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The Business Online: What keeps BP’s Lord Browne in the driving seat?

What keeps BP’s Lord Browne in the driving seat?

By Rupert Steiner – City Editor
14 May 2006
 

HE’S chief executive of Europe’s largest oil company, but hates driving. With an annual salary of £6.5m ($12.3m, E9.5m), BP’s Lord Browne is not one of Britain’s motorists struggling to finance petrol at £1 a litre.

“I do drive on vacation when I have to,” he says. “I regard it as something you have to do. I don’t drive for enjoyment, but for the purpose of getting from A to B and I only do it when I’m not working.” He’s in a cheerful mood when I meet him at BP’s headquarters in central London.

Fortunately, BP managed to top forecasts for its first-quarter results last month, with underlying profits of $5.3bn, made from customers who drive a little more frequently than Browne. He has become Britain’s biggest businessman on the back of this and transformed BP from a £20bn giant in 1995 to a global supertanker currently worth £139bn.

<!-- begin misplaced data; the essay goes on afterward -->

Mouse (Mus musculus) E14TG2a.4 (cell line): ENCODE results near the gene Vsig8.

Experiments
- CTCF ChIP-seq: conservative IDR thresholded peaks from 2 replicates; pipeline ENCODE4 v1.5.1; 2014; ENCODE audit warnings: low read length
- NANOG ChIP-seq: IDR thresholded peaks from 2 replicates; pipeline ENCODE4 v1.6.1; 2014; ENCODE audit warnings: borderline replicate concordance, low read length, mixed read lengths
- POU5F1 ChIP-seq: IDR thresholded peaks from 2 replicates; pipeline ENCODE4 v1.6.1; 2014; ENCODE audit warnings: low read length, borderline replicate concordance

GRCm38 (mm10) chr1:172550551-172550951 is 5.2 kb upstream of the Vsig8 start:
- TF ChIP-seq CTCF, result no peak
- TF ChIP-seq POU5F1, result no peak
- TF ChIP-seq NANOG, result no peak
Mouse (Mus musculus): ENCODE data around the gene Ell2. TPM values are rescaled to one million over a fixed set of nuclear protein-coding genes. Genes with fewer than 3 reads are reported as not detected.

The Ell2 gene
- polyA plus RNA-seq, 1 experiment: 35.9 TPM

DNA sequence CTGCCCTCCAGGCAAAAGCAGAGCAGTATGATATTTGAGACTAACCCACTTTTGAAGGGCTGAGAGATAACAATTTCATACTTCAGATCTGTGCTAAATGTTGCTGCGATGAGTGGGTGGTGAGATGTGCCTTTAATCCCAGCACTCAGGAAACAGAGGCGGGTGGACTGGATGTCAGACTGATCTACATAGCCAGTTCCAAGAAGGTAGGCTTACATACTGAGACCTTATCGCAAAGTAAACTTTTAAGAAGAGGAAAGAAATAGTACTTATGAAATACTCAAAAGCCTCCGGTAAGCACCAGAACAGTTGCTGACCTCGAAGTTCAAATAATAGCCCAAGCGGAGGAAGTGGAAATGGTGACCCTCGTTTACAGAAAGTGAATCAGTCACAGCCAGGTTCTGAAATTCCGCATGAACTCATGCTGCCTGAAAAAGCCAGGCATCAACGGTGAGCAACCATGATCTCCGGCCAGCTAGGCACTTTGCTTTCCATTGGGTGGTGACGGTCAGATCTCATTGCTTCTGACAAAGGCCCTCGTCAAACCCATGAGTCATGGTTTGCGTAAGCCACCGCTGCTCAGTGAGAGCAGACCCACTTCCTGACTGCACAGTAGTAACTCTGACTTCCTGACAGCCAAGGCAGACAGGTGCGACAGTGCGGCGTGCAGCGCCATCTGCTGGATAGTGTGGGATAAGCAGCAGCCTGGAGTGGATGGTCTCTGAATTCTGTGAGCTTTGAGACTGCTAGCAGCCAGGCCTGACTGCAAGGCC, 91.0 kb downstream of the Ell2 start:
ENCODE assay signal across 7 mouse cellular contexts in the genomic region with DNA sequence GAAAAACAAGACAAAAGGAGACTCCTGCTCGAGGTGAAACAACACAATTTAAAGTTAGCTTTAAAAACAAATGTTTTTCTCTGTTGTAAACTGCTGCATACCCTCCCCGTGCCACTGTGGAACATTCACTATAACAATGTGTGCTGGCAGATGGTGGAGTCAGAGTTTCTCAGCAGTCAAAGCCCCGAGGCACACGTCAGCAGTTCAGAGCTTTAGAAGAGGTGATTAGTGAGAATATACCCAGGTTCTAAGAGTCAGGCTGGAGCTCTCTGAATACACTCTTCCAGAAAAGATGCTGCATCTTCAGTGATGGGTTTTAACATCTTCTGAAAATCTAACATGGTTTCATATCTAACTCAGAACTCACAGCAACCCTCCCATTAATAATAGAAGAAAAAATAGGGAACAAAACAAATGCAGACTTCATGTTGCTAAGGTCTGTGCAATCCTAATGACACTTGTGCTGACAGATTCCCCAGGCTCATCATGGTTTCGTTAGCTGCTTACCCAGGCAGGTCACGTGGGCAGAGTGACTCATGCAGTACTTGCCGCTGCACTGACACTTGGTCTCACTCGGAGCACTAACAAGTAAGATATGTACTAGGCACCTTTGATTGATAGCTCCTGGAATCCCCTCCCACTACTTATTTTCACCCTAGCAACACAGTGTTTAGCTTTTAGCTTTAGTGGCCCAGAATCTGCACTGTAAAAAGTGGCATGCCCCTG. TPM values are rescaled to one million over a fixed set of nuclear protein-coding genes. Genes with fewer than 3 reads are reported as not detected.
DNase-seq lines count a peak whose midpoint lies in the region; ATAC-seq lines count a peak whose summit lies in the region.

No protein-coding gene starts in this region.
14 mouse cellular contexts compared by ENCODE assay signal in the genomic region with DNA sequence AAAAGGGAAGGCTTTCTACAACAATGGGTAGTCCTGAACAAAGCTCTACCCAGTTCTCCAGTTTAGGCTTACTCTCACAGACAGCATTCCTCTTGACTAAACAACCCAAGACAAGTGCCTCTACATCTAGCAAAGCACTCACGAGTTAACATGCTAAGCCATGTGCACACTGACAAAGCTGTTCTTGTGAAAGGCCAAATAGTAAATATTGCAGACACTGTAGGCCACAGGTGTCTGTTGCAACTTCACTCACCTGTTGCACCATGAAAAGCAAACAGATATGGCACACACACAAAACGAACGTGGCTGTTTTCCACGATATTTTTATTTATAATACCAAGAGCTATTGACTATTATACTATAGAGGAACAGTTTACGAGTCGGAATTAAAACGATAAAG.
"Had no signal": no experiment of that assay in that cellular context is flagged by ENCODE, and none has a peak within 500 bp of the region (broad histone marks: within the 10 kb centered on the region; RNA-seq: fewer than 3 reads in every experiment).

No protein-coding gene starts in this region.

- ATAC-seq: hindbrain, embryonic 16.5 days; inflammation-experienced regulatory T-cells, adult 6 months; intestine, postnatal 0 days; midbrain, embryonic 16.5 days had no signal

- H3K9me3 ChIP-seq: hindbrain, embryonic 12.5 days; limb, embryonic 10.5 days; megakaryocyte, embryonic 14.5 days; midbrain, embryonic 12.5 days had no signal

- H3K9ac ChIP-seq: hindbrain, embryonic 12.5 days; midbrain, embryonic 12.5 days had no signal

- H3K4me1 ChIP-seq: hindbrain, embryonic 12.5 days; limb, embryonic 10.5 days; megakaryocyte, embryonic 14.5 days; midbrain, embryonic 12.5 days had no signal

His achievements have not gone unnoticed and he is much championed as Britain’s foremost value adding chief executive.

Next month 58-year-old Browne will celebrate 11 years at the top, but he is fast running out of gas. He will have to drive to pastures new shortly because the oil giant has a strict policy on retirement at 60. Next year it will announce his successor. Before that Browne faces challenges on a number of fronts and last week he ran through with me some of the issues facing BP and the industry as a whole.

The big hurdle that is outside Browne’s control is the changing political landscape.

A conflict with Iran could send the price of oil on an upwards spiral far north of $75 a barrel. There are also fears that the Islamic world could shut off supplies if relations with the West deteriorate further.